P’s View on the Preview – An interesting preview since Jamie Lee Curtis hate, hate, hated this film. She has called it the worst film ever made in multiple interviews. That seems … hyperbolic. I mean, I’ve seen Battlefield Earf, so it is unlikely that Virus is somehow worse than that hot garbage. Based on a graphic novel (yeah, I’m reading that), and with a shoddy PS1 game barely released in the US (yeah, I’m playing that). What were my expectations? From the movie? I don’t know, I guess a mostly cheesy Sci-Fi film with bad effects. From the video game? The game genuinely looks like the worst game I’ve ever seen, and I recently watched someone speedrun King’s Quest 8. So that is exciting.
The Good – Some of the monster designs are okay, even if the execution is unimpressive. I also like Jamie Lee Curtis, who, despite hating working on the film, brings that Scream Queen cachet to the film to solid effect. The core idea of the electrical alien attack is trite now, but was definitely an interesting idea at the time when computer viruses were still a somewhat unknown entity in popular culture. Best Bit: Jamie Lee Curtis.
The Bad – The actual effects are awful, a poor man’s The Thing (1982). If they were done with as much effect as in that film, then I’m convinced the film would have been somewhat effective. Sutherland and Baldwin were both subpar, likely second or third choices for their roles, borderline television movie level at times. Like when Sutherland is a robot … it is Heartbeeps level weirdness, the whole thing feels like a director completely in order his head and over budget. Fatal Flaw: The aliums look like trash.
The BMT – I love films set on boats. I love films with electric aliums. I love films with William Baldwin. This film kind of had it all. It is a kind of fun movie is you squint, but it does get sunk by looking like garbage. The vitriol by Curtis is unwarranted … but you can definitely feel like the production must have been terrible. Did it meet my expectations? Yup, cheesy sci-fi film with bad effects. I was delighted that William Baldwin was as weird as ever, and who can help but be charmed by just-almost-too-old Donald Sutherland, if only he was an arsonist. Stay tuned for my video game review.
Roast-radamus – A pretty solid and rare Setting as a Character (Where?) for the boat being specifically stranded in the South Pacific. I wonder if they were near the Blue Lagoon. I think that is it. Closest to BMT I think. I personally liked it, but I’m also certain if I showed it to anyone they would be like “what the hell is this?” and laugh at it.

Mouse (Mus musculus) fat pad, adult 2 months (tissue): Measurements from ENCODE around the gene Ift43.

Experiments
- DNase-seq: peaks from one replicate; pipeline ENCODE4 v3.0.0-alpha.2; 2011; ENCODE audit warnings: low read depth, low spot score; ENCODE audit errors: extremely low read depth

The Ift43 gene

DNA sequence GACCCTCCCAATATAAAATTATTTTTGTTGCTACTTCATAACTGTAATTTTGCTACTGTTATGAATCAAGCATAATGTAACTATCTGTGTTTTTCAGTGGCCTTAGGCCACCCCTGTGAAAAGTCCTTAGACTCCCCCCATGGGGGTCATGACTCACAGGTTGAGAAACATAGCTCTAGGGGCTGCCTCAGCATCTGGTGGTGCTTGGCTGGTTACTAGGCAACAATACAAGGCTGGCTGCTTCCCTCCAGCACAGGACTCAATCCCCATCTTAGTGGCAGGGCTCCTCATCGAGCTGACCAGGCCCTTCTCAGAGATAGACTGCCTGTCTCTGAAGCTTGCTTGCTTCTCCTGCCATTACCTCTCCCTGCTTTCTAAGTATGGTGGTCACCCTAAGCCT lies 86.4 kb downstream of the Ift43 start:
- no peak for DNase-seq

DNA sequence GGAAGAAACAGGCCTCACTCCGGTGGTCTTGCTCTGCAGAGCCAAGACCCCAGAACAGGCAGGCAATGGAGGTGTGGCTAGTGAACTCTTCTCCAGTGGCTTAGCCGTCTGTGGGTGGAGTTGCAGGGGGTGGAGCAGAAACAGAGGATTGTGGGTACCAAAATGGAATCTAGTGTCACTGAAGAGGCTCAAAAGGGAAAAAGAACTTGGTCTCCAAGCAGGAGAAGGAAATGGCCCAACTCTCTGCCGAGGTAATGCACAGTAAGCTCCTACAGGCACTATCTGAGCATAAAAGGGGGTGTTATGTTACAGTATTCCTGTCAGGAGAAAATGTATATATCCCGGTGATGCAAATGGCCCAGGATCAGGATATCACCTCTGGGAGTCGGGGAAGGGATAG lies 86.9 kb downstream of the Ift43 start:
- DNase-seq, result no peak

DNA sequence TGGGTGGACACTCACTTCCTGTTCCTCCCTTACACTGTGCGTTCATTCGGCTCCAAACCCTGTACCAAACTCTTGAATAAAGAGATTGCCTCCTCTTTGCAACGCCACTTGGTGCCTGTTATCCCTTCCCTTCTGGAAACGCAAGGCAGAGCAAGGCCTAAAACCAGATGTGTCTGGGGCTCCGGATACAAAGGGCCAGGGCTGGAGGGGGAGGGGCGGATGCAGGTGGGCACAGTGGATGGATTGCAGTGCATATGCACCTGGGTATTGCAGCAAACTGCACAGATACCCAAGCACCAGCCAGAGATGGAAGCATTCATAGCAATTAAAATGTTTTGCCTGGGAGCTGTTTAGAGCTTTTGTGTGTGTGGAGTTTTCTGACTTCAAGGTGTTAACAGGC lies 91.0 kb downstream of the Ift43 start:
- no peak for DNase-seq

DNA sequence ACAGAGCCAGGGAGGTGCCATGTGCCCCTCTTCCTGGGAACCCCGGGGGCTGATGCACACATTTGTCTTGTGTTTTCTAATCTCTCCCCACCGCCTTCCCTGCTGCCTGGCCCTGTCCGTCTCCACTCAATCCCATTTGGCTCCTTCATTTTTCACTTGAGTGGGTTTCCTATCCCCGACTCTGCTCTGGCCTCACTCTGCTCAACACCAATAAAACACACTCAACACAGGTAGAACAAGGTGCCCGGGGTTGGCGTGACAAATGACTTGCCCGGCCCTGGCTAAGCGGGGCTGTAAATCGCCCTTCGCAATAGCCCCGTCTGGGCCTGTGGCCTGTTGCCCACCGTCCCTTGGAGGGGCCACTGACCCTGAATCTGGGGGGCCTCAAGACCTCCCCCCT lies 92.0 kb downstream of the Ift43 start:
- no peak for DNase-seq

Sequel, Prequel, Remake – Definitely a sequel. Set 25 years after the events of the original film Steve Baker has made a name for himself in the US military as they prepare for the potential return of the electro-aliums from the original film. This terror is unleashed upon the world in the form of a communication satellite infected with a new virus which beams into, you guessed it, the internet. That’s right, the Aliums are in cyberspace and they want to take over the world! Ba ba baaaaaaa! Los Angeles, the mecca of social media influencers becomes ground zero for a viral infection that makes the original film look like a radio play, you got robots up the wazoo. In flies Baker, who gets Kit Foster, now a Neo-Luddite living off the grid, out of retirement to try and contain the cyberspace firestorm. They tap into cyberspace with the military’s new VR haptic suits and fight the virus virtually, and, spoiler alert, they totally pwn those alium dweebs. Virus 2: Cryptowarz. Get fat William Baldwin on the phone stat!!
You Just Got Schooled – Another tie-in cycle film, another terrible video game. This week, the survival horror game Virus: It is Aware. Oh boy … uh, this might actually be the worst game I’ve ever played. I only ultimately played an hour or two of it, and while I think I could finish it, I don’t think I have the will to. A bit tough to find, I ultimately set up a standalone PS1 emulator and got it working. It feels a bit like a homeless man’s Resident Evil as far as gameplay is concerned. Somewhat interesting in that each level, much like Little Nicky, is standalone. After you complete the level it gives you a code (you can save, but apparently around this time for releases to secondary markets some games chose to also provide a code instead, again, like Little Nicky!), and you get all of your health and ammo back. The parallels to Little Nicky are striking, a game made on the cheap, borrowing heavily from better games, to push to market a tie-in with little thought about gameplay. Except I found Little Nicky bizarrely charming. This … is an abomination, only to be played ironically. F. Until further notice this is the worst game I’ve ever played in my life, may god have mercy on the developers’ souls.
Bonus Book Report – Oh snap, that’s right, I also read the four issue graphic novel series by Dark Horse, also called Virus. The story is kind of close to the movie, although here everyone is immediately on board with the salvage operation, and the alium takes over really quickly. In my opinion … the art style is pretty bad looking, and the two main characters are cliches. It is pretty obvious that it was written by someone who isn’t a professional writer, ultimately creating an impossibly capable everyman mechanic as his main character with really really bad dialogue. It also seems potentially like a rip off of The Thing … especially considering he wrote a sequel graphic novel to the 1982 film that same year … it seems pretty likely. That being said, a pretty enjoyable quick read, took me maybe an hour, and you can see why they thought they could brush it up into a sci-fi thriller. C+. Not a good graphic novel, but a fun read regardless paired with the film.